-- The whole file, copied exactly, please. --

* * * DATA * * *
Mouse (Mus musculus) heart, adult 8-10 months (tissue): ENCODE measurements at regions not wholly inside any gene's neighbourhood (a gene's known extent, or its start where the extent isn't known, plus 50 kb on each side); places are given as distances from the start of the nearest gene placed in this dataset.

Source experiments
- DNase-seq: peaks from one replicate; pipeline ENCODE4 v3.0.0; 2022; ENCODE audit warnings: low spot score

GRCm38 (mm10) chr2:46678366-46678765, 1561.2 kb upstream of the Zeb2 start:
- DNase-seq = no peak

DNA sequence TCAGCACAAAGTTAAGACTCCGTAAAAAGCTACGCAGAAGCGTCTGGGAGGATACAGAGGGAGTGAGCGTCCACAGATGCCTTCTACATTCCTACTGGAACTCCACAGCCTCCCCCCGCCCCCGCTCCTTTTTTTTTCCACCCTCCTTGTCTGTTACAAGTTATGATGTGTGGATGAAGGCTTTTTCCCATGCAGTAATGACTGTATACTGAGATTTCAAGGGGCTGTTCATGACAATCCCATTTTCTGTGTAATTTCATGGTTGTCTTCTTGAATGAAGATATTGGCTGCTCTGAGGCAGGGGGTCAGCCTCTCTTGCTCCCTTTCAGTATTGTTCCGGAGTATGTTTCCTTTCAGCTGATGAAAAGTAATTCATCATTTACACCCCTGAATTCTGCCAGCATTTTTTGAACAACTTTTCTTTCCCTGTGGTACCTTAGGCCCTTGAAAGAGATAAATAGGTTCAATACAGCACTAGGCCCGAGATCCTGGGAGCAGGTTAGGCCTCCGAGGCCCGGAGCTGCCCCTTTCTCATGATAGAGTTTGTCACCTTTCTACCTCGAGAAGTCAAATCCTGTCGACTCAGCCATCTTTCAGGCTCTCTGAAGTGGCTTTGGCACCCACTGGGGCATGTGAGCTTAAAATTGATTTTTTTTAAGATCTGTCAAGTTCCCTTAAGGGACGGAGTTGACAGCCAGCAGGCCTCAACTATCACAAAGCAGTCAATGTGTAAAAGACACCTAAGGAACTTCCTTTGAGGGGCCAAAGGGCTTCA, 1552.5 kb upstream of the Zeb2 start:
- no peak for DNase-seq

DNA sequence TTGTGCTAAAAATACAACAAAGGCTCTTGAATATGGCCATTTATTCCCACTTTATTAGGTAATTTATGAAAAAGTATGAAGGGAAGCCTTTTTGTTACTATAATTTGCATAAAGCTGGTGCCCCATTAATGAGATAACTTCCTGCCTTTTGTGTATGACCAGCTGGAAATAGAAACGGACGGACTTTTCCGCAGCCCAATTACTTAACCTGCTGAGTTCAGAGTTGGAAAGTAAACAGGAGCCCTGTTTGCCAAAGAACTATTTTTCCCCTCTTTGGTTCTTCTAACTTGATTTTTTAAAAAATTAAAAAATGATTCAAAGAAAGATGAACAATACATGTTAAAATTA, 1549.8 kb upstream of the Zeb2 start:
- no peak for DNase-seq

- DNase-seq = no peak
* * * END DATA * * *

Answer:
Mouse (Mus musculus) heart, adult 8-10 months (tissue): ENCODE measurements at regions not wholly inside any gene's neighbourhood (a gene's known extent, or its start where the extent isn't known, plus 50 kb on each side); places are given as distances from the start of the nearest gene placed in this dataset.

Source experiments
- DNase-seq: peaks from one replicate; pipeline ENCODE4 v3.0.0; 2022; ENCODE audit warnings: low spot score

GRCm38 (mm10) chr2:46678366-46678765, 1561.2 kb upstream of the Zeb2 start:
- DNase-seq = no peak

DNA sequence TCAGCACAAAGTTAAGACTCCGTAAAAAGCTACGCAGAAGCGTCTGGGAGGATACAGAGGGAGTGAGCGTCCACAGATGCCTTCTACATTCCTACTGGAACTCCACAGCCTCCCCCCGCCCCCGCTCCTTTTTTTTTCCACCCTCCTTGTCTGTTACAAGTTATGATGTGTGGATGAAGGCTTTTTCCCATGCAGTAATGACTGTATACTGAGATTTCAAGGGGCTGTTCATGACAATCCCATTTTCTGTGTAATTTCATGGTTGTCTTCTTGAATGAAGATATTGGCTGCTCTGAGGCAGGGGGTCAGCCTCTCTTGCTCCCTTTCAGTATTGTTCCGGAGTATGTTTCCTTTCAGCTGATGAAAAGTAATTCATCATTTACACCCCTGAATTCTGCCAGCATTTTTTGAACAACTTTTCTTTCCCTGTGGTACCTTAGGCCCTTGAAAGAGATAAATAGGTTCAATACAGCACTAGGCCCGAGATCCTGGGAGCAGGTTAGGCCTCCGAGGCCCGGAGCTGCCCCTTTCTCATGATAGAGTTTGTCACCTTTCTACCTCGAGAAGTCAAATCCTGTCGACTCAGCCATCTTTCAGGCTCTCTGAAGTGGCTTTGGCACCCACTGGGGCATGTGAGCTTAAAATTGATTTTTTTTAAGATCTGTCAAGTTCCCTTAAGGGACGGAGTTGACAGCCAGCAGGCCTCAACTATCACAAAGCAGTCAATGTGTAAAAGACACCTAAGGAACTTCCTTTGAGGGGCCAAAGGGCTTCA, 1552.5 kb upstream of the Zeb2 start:
- no peak for DNase-seq

DNA sequence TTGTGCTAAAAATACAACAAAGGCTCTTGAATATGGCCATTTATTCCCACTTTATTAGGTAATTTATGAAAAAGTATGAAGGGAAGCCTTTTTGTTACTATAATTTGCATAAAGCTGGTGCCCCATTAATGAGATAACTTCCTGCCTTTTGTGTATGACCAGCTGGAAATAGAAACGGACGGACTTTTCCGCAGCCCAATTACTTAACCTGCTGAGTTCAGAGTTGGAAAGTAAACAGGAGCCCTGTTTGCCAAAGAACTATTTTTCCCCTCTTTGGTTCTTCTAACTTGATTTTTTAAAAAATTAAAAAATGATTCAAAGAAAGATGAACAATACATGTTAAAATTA, 1549.8 kb upstream of the Zeb2 start:
- no peak for DNase-seq

- DNase-seq = no peak